- Al.com: This website presents a ghost story associated with each county in the state of Alabama. stories about their own experiences with hauntings in Alabama.
Alabama Urban Legends
In Abbeville, one of the widest known urban legends is Huggin' Molly. Some believe the story was created to discourage children from playing outside after dark. Huggin' Molly is a monstrous seven-foot-tall ghost dressed in all black, including a classic wide-brimmed witch's hat. She is said to wander Abbeville throughout the night in search of children. If she spies you, she'll descend on you, grab you in a crushing bear hug while screaming in your ear at the top of her lungs. This urban legend is so popular there's a restaurant named after this haunting creature. The Huggin' Molly's® Restaurant is located downtown Abbeville.
Witch of Hinds Road
In Gadsden, the Hinds Road is said to be haunted by the ghost of a woman who appears from the woods. The tale describes a witch who lived in the woods that surround the road. If you're brave enough to walk along the road at night, the ghost witch will rush up to you screaming she sold her soul to the devil.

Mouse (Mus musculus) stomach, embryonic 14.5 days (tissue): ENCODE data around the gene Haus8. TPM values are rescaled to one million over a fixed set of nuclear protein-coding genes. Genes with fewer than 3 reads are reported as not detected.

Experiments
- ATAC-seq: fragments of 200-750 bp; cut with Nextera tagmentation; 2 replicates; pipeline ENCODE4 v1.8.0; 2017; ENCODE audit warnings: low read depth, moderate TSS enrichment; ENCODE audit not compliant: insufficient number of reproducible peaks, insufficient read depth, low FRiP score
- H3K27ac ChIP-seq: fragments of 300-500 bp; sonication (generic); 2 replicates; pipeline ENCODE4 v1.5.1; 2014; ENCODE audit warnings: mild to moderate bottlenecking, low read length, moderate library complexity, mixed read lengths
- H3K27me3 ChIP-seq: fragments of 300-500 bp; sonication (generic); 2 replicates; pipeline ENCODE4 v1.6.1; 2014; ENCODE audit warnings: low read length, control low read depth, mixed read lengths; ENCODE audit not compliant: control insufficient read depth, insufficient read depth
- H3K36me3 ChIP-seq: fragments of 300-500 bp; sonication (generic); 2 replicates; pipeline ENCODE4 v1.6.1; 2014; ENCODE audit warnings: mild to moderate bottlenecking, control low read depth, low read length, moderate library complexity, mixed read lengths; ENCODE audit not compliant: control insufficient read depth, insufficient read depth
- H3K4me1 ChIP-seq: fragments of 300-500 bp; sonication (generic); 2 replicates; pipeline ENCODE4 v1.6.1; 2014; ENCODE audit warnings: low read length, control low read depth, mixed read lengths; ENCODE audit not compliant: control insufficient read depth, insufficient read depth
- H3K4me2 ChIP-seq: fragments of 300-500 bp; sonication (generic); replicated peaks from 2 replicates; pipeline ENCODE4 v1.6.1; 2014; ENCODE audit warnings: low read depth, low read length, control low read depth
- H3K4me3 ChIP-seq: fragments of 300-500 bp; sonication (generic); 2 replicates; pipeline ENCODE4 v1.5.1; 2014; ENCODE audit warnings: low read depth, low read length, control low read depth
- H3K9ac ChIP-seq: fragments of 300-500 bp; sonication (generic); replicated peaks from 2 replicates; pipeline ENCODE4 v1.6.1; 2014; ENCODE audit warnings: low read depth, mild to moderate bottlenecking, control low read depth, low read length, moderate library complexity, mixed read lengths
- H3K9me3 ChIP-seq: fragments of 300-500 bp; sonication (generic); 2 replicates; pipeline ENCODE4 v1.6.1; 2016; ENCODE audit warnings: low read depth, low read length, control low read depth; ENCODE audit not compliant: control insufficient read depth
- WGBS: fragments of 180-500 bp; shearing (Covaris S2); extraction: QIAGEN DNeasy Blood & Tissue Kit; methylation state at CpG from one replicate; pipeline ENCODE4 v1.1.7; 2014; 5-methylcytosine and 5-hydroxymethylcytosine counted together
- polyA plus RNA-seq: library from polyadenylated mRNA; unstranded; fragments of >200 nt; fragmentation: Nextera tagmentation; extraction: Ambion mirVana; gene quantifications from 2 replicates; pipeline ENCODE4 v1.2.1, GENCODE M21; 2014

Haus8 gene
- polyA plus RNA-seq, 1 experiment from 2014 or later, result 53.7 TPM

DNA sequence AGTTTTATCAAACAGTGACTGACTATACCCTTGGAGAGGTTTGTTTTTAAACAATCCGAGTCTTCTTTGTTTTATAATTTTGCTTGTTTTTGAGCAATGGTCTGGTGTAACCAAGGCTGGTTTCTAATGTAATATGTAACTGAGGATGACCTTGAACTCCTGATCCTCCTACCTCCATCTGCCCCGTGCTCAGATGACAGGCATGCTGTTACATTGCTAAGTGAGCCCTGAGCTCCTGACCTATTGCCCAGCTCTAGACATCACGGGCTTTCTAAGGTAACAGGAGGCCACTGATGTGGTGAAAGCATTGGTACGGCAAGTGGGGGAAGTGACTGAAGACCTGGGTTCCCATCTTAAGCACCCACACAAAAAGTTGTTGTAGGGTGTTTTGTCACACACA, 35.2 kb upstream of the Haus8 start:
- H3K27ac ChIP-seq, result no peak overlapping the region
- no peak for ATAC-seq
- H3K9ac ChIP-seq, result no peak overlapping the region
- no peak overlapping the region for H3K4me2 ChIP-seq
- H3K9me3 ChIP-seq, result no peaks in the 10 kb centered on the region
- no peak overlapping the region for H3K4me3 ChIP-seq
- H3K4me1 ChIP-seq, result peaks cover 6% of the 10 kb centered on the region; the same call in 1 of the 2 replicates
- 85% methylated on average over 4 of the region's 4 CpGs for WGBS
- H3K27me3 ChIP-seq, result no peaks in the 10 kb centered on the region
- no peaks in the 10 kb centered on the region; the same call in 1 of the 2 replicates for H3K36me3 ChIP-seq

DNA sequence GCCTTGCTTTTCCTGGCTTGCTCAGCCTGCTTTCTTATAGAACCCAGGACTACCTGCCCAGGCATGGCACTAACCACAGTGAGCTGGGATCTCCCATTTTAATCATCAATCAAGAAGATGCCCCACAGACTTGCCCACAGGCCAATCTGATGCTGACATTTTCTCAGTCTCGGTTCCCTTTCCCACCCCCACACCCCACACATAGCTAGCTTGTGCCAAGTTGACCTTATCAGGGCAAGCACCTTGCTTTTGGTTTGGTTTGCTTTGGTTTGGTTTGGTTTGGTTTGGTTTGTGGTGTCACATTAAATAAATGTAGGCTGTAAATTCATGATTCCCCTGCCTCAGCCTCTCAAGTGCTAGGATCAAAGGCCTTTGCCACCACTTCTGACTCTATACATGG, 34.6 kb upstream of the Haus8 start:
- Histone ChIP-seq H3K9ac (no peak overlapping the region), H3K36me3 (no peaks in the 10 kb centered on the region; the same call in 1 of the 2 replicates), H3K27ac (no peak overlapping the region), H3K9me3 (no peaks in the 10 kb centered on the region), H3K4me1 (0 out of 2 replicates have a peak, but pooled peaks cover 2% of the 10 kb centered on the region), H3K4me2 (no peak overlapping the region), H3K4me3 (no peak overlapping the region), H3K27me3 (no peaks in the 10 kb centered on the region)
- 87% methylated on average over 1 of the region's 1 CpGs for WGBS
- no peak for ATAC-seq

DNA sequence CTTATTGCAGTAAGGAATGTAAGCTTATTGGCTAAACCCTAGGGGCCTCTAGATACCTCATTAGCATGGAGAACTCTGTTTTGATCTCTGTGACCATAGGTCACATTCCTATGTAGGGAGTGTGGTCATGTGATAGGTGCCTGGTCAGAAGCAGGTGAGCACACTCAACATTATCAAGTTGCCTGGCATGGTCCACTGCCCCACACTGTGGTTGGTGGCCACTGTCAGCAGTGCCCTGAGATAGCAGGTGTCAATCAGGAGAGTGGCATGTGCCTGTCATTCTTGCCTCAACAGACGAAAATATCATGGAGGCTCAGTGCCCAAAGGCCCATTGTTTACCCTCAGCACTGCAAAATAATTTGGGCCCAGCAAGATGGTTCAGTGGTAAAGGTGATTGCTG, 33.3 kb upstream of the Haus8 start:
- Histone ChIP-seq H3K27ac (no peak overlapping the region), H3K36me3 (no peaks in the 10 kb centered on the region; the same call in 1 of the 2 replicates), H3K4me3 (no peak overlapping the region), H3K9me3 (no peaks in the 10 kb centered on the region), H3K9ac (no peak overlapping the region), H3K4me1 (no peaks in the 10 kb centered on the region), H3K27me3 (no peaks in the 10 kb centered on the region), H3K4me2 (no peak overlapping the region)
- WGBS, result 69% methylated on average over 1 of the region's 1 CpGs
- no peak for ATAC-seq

Dead Children's Playground
In Huntsville, the urban legend of the Dead Children's Playground (Drost Park) is said to be haunted by children's spirits. It's a macabre setting since this small playground complete with slides and swings is located inside the Maple Hill Cemetery. It's no wonder this playground is surrounded by urban myth and legend. Its location alone is enough for ghost stories, but when several children from the area were abducted in the 1960s and some of their bodies discovered near the park, those stories grew. The cemetery lives up to its name with reports of swings swaying on their own, strange lights, orbs and apparitions of children playing.
There's no shortage of haunted locations in Alabama. Most of the ghost stories come with a rich backstory so you know exactly who's there and what to expect if you visit. From family tragedies to those who just want to be respected after their deaths, Alabama ghost stories can fuel your paranormal curiosity.